In a previous post, we looked at AWS App Runner. AWS App Runner is a container service that lets you focus on your application and allows you to deploy your application in minutes without setting up any infrastructure.
About three months ago AWS released a new service named AWS App Runner. After reading the introduction blog post, I got pretty excited to check it out. AWS App Runner is a new service that provides organizations with a fast, simple, and secure way to deploy containerized applications on the AWS platform without managing any infrastructure. AWS already offers a wide range of container based services like AWS Fargate, ECS, Elastic BeanStalk, and AWS EKS, so why did they come up with App Runner?
Over the last 2.5 years, I’ve been working with AWS and a wide range of its services. During this time I noticed that for most projects it’s useful to be able to test your application against AWS services without having to deploy or move your code into the cloud. There are several free solutions available for you to use depending on the services required by your project. In this post, I’ll describe some of the tools that I use. DynamoDB local At one of my previous projects, we made extensive use of the combination of DynamoDB and Elasticsearch for storing and querying data. The fact that DynamoDB is a managed database service with immense scale and performance benefits, makes DynamoDB a great fit for high traffic applications.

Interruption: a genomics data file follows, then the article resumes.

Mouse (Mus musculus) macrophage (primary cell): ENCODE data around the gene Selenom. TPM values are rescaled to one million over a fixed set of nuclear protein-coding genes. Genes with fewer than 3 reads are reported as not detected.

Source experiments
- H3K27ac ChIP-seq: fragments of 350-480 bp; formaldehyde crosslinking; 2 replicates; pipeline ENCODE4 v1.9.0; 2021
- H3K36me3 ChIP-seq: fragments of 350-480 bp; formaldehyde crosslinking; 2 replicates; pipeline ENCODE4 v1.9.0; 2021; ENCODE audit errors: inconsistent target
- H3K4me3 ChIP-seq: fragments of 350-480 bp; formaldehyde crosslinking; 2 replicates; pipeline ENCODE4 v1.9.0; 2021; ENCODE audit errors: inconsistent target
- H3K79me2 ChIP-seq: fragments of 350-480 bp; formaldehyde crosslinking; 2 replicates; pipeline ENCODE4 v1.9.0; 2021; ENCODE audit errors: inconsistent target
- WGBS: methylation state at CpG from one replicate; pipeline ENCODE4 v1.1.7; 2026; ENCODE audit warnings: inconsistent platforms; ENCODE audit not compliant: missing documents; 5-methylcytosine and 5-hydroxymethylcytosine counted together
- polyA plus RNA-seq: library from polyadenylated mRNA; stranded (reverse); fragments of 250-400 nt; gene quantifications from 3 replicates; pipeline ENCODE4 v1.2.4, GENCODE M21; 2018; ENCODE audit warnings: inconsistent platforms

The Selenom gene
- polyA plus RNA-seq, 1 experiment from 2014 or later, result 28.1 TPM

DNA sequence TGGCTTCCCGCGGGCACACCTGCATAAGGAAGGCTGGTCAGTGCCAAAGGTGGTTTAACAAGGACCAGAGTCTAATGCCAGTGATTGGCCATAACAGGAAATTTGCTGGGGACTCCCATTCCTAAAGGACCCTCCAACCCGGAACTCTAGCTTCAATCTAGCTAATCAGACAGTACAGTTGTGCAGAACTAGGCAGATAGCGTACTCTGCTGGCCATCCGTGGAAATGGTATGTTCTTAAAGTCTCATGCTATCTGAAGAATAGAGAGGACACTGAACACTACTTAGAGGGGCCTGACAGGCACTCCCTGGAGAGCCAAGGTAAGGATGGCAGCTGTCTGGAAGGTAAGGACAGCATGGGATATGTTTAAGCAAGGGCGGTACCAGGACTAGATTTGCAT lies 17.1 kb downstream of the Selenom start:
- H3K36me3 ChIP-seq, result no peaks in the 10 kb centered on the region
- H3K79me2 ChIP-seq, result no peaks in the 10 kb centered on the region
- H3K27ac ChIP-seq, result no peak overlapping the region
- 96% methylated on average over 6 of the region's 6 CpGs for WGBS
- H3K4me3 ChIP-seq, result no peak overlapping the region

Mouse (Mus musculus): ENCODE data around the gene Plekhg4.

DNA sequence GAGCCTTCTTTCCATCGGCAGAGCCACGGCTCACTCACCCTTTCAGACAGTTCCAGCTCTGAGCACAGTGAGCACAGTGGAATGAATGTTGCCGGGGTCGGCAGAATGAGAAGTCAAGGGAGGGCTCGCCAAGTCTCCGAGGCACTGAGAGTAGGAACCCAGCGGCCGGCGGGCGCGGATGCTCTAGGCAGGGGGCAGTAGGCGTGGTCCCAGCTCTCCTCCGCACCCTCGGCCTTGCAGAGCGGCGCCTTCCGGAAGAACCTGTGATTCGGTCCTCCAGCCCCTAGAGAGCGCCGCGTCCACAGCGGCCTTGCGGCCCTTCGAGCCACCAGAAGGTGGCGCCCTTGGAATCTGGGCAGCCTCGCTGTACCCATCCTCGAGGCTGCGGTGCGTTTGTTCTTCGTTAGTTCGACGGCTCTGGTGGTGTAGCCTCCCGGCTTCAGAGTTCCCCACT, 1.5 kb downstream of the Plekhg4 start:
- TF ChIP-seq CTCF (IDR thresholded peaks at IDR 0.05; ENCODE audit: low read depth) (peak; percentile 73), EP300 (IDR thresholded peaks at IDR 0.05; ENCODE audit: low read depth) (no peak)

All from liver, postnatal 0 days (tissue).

If you’re familiar with Java as a programming language you might have come across the following message: java.lang.OutOfMemoryError: Java heap space. We recently got that message in of the services that we’re currently working on. To better understand why this happens, it’s good to get a Java memory heap dump for further analysis.
At my current project we’ve just finished migrating a Spring Boot 2.1.x service from Java 11 to Kotlin. While doing so we’ve learned quite a few things along the way and I created some notes that I wanted to share in case somebody else runs into the same issues. It was our first Kotlin migration and getting to know the Kotlin language better was/is a lot of fun, but also confusing at times.